Most of humanity will be living in cities by next year, raising the threat of increased poverty and religious extremism unless the needs of growing urban populations are met, the U.N. said Wednesday.

Some 3.3 billion people will live in cities by 2008, a report by the U.N. population agency report said. By 2030, the number of city dwellers is expected to climb to 5 billion.

Without proper planning, cities across the globe face the threat of overwhelming poverty and limited opportunities for youth, said U.N. Population Fund Executive Director Thoraya Ahmed Obaid.

"In 2008, half of the world's population will be in urban areas, and we are not ready for them," said Obaid told The Associated Press in London.

A revival in religious interest has been a surprising characteristic of rapid urbanization, according to the report.

Urbanization is often associated with a shift toward secular values. But the growth of new religious movements — such as radical Islam in the Middle East, Pentecostal Christianity in Latin America and the cult of Shivaji in India — has been a primarily urban phenomena, the report said.

When cities fail to meet the needs of growing populations, religious beliefs tend to become extreme, said Obaid, who is also a U.N. undersecretary-general.

"Extremism is often a reaction to rapid and sudden change or to a feeling of exclusion and injustice, and the cities can be a basis for that if they are not well managed," Obaid said.

Smaller cities will absorb the bulk of urban growth, the report said.

"We're focusing on the megacities when the data tell us most of the movement will be coming to smaller cities of 500,000 or more," Obaid said.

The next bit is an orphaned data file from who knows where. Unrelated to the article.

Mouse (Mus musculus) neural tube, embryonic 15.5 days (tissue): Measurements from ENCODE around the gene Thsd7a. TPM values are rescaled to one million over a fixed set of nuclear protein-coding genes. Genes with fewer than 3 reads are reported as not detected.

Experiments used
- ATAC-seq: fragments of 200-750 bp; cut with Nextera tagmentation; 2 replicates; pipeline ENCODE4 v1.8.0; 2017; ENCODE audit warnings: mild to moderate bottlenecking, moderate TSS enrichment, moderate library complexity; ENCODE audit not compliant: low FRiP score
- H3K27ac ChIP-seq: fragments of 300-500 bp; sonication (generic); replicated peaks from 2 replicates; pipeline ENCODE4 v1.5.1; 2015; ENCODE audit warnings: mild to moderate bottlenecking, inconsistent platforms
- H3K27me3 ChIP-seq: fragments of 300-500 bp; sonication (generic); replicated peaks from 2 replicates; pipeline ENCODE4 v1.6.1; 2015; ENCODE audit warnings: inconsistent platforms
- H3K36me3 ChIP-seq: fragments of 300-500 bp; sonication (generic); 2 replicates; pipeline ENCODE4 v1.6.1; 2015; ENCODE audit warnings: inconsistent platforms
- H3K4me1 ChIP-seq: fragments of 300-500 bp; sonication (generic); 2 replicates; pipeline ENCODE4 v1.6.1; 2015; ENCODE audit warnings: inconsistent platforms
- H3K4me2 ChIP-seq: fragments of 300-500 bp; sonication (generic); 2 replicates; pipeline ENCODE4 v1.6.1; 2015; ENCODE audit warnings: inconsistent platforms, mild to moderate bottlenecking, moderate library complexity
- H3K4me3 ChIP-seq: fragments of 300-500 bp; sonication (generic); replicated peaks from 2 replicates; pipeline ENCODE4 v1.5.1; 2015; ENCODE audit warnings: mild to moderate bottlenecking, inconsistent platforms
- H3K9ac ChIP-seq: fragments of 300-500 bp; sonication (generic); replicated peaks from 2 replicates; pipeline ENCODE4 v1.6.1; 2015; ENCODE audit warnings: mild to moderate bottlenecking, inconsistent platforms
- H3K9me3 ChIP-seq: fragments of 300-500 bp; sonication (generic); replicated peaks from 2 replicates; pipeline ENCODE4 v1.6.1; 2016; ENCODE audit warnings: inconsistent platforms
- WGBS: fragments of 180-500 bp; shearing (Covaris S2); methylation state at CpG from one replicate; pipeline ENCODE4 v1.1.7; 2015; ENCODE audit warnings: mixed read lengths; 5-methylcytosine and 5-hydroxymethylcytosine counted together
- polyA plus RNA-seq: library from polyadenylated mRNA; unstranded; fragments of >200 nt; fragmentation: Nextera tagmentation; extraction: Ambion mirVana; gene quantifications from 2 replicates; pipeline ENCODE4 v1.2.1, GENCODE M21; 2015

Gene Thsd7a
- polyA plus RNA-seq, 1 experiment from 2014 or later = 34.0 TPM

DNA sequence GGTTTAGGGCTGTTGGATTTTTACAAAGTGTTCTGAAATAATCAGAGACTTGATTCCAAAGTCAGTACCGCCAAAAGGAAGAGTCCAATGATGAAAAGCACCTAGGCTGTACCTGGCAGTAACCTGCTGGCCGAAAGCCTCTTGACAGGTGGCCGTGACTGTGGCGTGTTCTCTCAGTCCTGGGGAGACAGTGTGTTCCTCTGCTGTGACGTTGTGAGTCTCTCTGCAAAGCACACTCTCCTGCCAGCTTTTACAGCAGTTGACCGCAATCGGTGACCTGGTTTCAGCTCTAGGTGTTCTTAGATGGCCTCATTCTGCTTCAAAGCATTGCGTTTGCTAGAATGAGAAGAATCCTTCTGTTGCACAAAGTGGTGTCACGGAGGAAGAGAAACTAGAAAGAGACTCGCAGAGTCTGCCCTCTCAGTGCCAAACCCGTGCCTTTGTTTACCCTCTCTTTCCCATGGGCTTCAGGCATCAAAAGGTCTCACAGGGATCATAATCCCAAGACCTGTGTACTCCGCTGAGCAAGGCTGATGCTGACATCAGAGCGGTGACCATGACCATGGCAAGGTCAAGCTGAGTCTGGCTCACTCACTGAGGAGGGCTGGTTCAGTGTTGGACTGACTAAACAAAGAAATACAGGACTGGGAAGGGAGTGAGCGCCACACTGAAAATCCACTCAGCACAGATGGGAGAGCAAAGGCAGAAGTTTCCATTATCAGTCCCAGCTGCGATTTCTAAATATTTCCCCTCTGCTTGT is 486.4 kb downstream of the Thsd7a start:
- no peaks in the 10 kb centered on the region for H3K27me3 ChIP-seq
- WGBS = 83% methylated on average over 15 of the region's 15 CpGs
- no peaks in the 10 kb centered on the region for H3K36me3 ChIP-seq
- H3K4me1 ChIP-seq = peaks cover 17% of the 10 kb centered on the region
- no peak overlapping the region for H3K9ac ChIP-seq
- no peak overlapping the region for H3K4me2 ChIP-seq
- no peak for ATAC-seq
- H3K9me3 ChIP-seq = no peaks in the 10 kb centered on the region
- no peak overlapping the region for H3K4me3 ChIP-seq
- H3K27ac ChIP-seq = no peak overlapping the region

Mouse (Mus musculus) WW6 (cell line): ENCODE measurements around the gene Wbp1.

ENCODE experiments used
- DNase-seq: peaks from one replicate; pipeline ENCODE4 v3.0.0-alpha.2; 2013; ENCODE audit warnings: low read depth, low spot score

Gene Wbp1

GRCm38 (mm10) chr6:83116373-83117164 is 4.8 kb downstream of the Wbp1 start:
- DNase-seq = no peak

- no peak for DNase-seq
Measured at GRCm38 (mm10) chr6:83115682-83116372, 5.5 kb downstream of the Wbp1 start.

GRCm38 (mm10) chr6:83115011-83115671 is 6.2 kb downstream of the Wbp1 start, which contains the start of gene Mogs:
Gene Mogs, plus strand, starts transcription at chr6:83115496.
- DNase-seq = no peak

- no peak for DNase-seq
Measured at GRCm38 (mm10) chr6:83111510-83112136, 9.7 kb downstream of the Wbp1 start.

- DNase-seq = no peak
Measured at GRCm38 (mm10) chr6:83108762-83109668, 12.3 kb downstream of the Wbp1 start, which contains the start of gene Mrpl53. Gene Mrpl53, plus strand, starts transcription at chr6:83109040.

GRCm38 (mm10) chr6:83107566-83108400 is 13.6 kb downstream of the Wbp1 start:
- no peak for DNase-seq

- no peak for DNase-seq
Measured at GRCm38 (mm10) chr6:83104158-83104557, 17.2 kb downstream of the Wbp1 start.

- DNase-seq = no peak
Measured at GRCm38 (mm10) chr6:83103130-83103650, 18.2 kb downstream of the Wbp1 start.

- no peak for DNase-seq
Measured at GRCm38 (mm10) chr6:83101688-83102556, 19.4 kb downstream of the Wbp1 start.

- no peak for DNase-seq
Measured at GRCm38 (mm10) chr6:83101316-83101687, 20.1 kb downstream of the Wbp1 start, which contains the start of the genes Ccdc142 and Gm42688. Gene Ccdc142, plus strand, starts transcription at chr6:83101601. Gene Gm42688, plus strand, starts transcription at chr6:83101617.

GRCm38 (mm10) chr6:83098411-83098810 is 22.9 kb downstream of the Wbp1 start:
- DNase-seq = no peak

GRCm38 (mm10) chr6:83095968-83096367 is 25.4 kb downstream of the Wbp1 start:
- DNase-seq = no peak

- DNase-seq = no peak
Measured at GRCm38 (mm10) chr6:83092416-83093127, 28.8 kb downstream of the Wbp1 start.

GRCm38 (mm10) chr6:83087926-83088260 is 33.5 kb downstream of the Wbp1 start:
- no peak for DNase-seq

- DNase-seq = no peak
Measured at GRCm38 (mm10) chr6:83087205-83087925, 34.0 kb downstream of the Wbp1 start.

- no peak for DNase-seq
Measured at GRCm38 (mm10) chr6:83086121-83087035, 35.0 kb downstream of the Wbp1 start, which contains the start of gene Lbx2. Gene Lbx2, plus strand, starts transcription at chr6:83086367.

Smaller cities may be more flexible in expanding their boundaries and adapting their policies, but they also have fewer resources and smaller governments than major cities accustomed to large migrant populations.

The population fund found that policy initiatives in smaller cities often aim to keep the poor out by limiting migration and cutting lower-income housing.

"Cities see poor people as a burden," Obaid said. "They should be seen as an asset."

"Investing in them in terms of shelter, education and so on would mean you have a good economic force that can work and create even further economic growth coming from cities," Obaid said.

Birth rates are driving urban population growth, rather than migration from rural areas, the report said. Family planning policies will be most effective in slowing that expansion, including reproductive health services and sex education, it said.

"Urban growth, in a sense, encourages low fertility because city people have access to information and access to services and can plan their families better," Obaid said. "In an urban economy, women need less children but (want children) with a better quality of life and better possibilities of education."